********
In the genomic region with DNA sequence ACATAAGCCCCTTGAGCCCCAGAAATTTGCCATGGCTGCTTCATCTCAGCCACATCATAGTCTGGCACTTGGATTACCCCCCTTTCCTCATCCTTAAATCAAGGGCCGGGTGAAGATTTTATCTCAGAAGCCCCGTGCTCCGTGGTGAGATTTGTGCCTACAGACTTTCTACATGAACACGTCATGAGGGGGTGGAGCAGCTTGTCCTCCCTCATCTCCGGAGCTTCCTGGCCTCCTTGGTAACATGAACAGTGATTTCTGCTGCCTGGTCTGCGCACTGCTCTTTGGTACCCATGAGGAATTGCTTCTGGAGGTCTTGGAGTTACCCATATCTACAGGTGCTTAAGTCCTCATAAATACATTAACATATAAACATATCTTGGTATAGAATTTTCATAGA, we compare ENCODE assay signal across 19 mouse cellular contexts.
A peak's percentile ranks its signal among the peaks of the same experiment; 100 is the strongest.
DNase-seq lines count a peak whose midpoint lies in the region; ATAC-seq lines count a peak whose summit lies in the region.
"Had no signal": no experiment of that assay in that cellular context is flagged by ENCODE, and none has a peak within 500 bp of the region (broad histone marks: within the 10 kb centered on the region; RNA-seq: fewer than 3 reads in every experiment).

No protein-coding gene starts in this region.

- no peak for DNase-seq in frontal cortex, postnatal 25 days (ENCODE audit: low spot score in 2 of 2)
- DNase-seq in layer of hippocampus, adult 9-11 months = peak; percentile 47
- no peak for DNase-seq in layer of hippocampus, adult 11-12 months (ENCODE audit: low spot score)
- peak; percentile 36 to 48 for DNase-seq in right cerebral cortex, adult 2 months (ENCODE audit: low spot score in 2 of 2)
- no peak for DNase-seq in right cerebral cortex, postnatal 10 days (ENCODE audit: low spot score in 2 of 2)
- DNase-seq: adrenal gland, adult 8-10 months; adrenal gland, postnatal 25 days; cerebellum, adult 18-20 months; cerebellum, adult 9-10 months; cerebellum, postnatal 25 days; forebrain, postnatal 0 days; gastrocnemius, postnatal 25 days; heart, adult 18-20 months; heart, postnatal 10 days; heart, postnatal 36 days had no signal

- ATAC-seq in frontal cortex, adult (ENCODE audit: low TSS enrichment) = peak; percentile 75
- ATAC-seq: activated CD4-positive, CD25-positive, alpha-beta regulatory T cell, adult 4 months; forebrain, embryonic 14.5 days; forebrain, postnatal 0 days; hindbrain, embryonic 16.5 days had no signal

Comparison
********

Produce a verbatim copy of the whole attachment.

In the genomic region with DNA sequence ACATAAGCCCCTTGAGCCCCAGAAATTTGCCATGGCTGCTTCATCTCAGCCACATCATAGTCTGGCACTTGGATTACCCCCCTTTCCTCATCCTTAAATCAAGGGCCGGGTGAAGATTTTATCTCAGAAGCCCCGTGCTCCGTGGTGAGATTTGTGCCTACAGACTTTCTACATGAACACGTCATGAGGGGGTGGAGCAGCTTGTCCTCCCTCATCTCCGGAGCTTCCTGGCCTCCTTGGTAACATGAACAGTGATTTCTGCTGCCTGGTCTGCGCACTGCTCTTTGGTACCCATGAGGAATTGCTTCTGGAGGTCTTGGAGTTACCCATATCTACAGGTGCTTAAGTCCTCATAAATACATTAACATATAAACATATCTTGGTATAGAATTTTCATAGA, we compare ENCODE assay signal across 19 mouse cellular contexts.
A peak's percentile ranks its signal among the peaks of the same experiment; 100 is the strongest.
DNase-seq lines count a peak whose midpoint lies in the region; ATAC-seq lines count a peak whose summit lies in the region.
"Had no signal": no experiment of that assay in that cellular context is flagged by ENCODE, and none has a peak within 500 bp of the region (broad histone marks: within the 10 kb centered on the region; RNA-seq: fewer than 3 reads in every experiment).

No protein-coding gene starts in this region.

- no peak for DNase-seq in frontal cortex, postnatal 25 days (ENCODE audit: low spot score in 2 of 2)
- DNase-seq in layer of hippocampus, adult 9-11 months = peak; percentile 47
- no peak for DNase-seq in layer of hippocampus, adult 11-12 months (ENCODE audit: low spot score)
- peak; percentile 36 to 48 for DNase-seq in right cerebral cortex, adult 2 months (ENCODE audit: low spot score in 2 of 2)
- no peak for DNase-seq in right cerebral cortex, postnatal 10 days (ENCODE audit: low spot score in 2 of 2)
- DNase-seq: adrenal gland, adult 8-10 months; adrenal gland, postnatal 25 days; cerebellum, adult 18-20 months; cerebellum, adult 9-10 months; cerebellum, postnatal 25 days; forebrain, postnatal 0 days; gastrocnemius, postnatal 25 days; heart, adult 18-20 months; heart, postnatal 10 days; heart, postnatal 36 days had no signal

- ATAC-seq in frontal cortex, adult (ENCODE audit: low TSS enrichment) = peak; percentile 75
- ATAC-seq: activated CD4-positive, CD25-positive, alpha-beta regulatory T cell, adult 4 months; forebrain, embryonic 14.5 days; forebrain, postnatal 0 days; hindbrain, embryonic 16.5 days had no signal

Comparison